Tag Archives: airTran

Airline Stocks Tumble as It’s One Messy Day On the Street


Poking our head around the damage from today’s Wall Street activities, it was not a good day for the airline stocks, as almost every one of them ended lower for the day.

While the Dow Jones Industrials were down as much as 200 points earlier in the day, the Dow ended the day down 80.05 points, or 1.09% for the day.

However, the Dow Transports and the AMEX Airline Index both had a more miserable run of it. The AMEX Airline Index ended the day down a little more than 4%, closing at 16.43, while the Dow Jones Transportation Index ended down 4%, closing at 2602.06.

The top losers for the day included: AirTran, which lost 9%, closing at 3.27; Alaska, which lost 7%, closing at 22.27; JetBlue which lost 7%, closing at 4.26; US Airways, which lost 10%, closing at 3.30; Southwest Airlines, which dropped another 7%, closing at 6.07; and Continental, which ended the day down 6%, closing at 11.15.

Ugly day.

Airline Traffic Reports Roll Out for December


If it’s the first week of the month, that means it’s time for airline traffic reports.

And it’s time for all of us who look at them with a jaundiced eye to try and figure out what they mean. Actually all they mean is that for the month of December a particular airline did this.

In this environment, the question of whether they portend any kind of trend or not is a rather risky assumption.

The good news overall is that demand held up fairly well in December for the most part. However, one caveat. Remember that for the purposes of the reporting month, the backend of Thanksgiving travel fell into the “December” reporting month this year.

In addition to the usual traffic reports, Continental Airlines also issued its RASM estimates for the month. On that front, the news was not bad either.

Commenting on both topics, JP Morgan analyst Jamie Baker wrote this week,

Demand weak but steady, for now. November was a noisy month, requiring yr/yr adjustments for the portion of Thanksgiving travel falling in December and a higher November weekend-to-weekday ratio (weekend revenue production is typically penalized by lower business travel). Additionally, disproportionate leisure demand in the final two weeks likely resulted in higher revenue retention as weather deteriorated across much of the country (vacationers are more apt to push on, whereas business travelers give up more easily – as did this analyst in the week before Christmas). So while December offers no assurances as to F2009’s demand outcome, the aforementioned adjustments do suggest that while weak, December does not appear to have gotten any weaker than November for Continental. Furthermore, given Continental’s recent relative RASM outperformance, our ATA December mainline RASM forecast of 2.5% does not appear to be in jeopardy.”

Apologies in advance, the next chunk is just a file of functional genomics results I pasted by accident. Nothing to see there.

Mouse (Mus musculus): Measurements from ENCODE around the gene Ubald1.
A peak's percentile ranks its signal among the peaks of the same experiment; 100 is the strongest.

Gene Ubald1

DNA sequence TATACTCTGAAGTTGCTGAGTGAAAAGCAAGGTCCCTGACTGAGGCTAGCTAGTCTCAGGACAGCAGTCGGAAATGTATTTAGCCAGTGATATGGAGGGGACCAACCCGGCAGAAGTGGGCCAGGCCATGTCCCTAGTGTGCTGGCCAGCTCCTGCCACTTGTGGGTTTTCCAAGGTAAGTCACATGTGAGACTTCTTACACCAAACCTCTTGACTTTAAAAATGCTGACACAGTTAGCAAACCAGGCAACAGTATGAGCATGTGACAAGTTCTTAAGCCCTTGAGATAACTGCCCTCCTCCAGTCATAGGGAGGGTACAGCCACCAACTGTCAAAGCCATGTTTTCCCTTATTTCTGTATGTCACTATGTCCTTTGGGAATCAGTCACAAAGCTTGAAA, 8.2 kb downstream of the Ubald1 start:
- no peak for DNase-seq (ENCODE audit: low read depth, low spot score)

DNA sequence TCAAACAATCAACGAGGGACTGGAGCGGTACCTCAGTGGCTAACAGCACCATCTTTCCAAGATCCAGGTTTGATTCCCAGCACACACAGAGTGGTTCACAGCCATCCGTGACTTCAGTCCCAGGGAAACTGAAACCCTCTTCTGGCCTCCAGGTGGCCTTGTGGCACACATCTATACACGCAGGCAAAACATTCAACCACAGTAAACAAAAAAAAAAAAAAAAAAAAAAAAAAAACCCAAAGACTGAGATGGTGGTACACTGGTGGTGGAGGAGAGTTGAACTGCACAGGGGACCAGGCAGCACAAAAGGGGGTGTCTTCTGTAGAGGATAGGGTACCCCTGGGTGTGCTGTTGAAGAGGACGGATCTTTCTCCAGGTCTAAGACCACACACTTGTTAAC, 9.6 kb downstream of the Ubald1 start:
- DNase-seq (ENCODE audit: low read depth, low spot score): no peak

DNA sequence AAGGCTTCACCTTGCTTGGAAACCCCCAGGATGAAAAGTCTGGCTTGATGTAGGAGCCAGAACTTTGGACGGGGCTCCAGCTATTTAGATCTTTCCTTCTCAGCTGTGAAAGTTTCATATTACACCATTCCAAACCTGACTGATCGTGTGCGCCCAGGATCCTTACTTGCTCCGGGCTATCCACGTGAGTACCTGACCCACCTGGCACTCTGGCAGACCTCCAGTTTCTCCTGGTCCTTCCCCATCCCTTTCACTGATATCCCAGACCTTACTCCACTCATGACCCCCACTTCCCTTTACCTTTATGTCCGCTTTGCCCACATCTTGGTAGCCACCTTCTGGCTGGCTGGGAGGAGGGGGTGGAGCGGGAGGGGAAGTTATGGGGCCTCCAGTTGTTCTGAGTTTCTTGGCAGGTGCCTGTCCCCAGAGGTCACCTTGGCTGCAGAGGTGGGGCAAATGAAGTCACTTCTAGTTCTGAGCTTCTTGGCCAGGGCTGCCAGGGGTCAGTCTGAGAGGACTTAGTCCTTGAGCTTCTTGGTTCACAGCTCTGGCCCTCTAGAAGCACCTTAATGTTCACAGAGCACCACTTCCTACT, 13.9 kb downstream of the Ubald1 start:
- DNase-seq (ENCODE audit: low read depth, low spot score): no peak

In terms of Continental’s RASM performance, Jamie added, “December better than feared. Continental December mainline and consolidated RASM rose 4.5% and 4%, respectively, a respectable outcome versus our more dire +1% consolidated forecast. Based on the midpoints of this guidance, consolidated revenue fell 4.5%, while yield rose 2.4%. Additionally, November’s initial 1.5% consolidated RASM midpoint was slightly lowered to +1.2%.”

As for the basics, Continental reported that consolidated RPMs were down 6.7% while capacity was down 8.1%, resulting in a 79.9% load factor, up 1.2 points from December of 2007.

United Airlines

RPMs were down 11.5% in December, as the airline slashed capacity by some 12.7%. This resulted in a load factor of 79.9%, an increase of 1.1 points from December 2007.

Note for you trend watchers: The airline reported that traffic fell faster on its Pacific and Atlantic routes. (More ammunition for the idea that the glory days of continued international growth are coming to a screeching halt.)

Southwest Airlines

RPMs were up 1.1%, while capacity declined 1%. This resulted in 1.5% increase in load factor.

This was a nice rebound from Southwest’s rather anemic November numbers.

Allegiant Airlines

RPMs were up 9.6% while capacity was down 2.6%. Ah….now here are some healthy numbers.

This resulted in the airline posing an 88.7% load factor, up from 78.9% last year. That’s a 10.2 point increase – the largest posted so far by a U.S. carrier.

Delta AIr Lines

Delta reported that RPMs were up 0.7% for the month, while capacity was down 2.4%. This resulted in a load factor increase of 2.4 points over December 2007 numbers.

Again, however, as we saw with the United numbers, the international numbers were not too pretty. The airline reported that international RPMs were up 9.2%, but capacity was up 13.7%. This resulted in a decline in load factor of 3.2 points.

American Airlines

American reported that both domestic and international traffic declined in December, unlike United and Delta, which both posted increases in their domestic traffic.

This makes sense, in that American is taking a bigger hit because of its previous heavy investment banking/Wall Street trans-Atlantic business. A fact the airline supported by its comment that its sharpest decline in international traffic was on the trans-Atlantic segment, which was down 8%.

The airline reported that domestic RPMs were down 9.6% while capacity was down 11.8%. Meanwhile international traffic was down 5.7% on a capacity reduction of only 3.2%.

Overall, the airline ended the month with a 79.2% load factor, up 0.4 points from December 2007.


AirTran saw RPMs up 2.3% in December, while capacity was down 6.9%. This resulted in a very nice increase in load factor for the month — up 7.1 points to 79.8%.